The Obama administration on Thursday said insurance premiums on health exchanges tied to the new health care law in 10 states and the District of Columbia will be much lower, on average, than had been projected.The states are those that have made information available for the individual market in 2014, when online markets will help qualified Americans buy insurance with the help of government subsidies.
Additionally, six states will see an 18-percent drop in their small group market, according to the report by a policy development wing of the Department of Health and Human Services.
The agency released the report in conjunction with a major speech by Mr. Obama, in which he argued that the rebates and reduced premiums are proof the Affordable Care Act is good for the country.
“Today’s report shows that the Affordable Care Act is working to increase transparency and competition among health insurance plans and drive premiums down,” HHS Secretary Kathleen Sebelius said. “The reforms in the health care law ensure consumers will have access to better coverage at a lower cost in 2014.”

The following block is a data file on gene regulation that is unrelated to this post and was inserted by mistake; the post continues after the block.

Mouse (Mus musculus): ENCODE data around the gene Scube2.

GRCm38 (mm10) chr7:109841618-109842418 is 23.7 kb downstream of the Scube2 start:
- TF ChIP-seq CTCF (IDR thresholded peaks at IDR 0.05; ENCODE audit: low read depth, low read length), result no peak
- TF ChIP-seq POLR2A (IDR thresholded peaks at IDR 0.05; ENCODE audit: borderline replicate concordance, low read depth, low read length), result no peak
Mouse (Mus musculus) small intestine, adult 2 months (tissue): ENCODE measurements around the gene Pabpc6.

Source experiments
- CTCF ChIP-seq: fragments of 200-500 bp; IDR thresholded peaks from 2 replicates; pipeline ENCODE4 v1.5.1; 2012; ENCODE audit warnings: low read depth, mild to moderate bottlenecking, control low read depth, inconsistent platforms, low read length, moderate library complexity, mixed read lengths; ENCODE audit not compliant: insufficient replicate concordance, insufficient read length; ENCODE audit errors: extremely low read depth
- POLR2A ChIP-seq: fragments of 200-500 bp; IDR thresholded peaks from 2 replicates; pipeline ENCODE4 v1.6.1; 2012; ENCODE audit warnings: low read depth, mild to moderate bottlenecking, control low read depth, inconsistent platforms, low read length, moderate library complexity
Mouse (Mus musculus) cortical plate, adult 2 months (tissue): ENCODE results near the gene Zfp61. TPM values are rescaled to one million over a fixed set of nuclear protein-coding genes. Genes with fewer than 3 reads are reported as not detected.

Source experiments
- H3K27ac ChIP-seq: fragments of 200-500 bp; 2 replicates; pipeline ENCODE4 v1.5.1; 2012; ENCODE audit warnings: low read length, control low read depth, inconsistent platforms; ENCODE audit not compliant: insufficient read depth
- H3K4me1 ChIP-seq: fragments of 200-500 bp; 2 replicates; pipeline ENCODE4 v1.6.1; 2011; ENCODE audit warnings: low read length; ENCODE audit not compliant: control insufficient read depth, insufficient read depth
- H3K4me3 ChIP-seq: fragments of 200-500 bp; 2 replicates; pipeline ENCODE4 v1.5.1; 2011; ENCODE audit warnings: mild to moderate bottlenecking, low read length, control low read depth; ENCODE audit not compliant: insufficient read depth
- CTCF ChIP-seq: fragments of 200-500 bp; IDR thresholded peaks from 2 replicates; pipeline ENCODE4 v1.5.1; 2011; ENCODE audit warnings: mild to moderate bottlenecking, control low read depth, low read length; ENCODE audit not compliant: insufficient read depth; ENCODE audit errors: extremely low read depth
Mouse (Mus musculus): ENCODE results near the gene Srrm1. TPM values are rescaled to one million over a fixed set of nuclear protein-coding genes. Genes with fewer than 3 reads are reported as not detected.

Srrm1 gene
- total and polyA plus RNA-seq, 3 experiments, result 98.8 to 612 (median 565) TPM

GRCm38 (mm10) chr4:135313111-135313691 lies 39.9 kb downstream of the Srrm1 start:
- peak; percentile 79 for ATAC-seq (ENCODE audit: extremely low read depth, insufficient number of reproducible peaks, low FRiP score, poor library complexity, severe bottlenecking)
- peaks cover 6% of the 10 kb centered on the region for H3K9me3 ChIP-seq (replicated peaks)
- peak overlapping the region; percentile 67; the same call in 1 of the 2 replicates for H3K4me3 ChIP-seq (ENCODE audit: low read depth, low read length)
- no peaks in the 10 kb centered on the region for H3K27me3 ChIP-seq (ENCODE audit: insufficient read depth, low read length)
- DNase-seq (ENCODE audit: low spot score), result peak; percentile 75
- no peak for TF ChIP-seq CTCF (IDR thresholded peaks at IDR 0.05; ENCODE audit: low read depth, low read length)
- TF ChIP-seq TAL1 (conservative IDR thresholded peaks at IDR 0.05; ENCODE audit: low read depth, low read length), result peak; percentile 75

Republican critics counter that premiums are rising in select states, unions who once supported the law are now abandoning it, and that employers are dropping workers because of the mandate to provide insurance. They say they will fight to repeal the law and replace it with “patient-centered” reforms.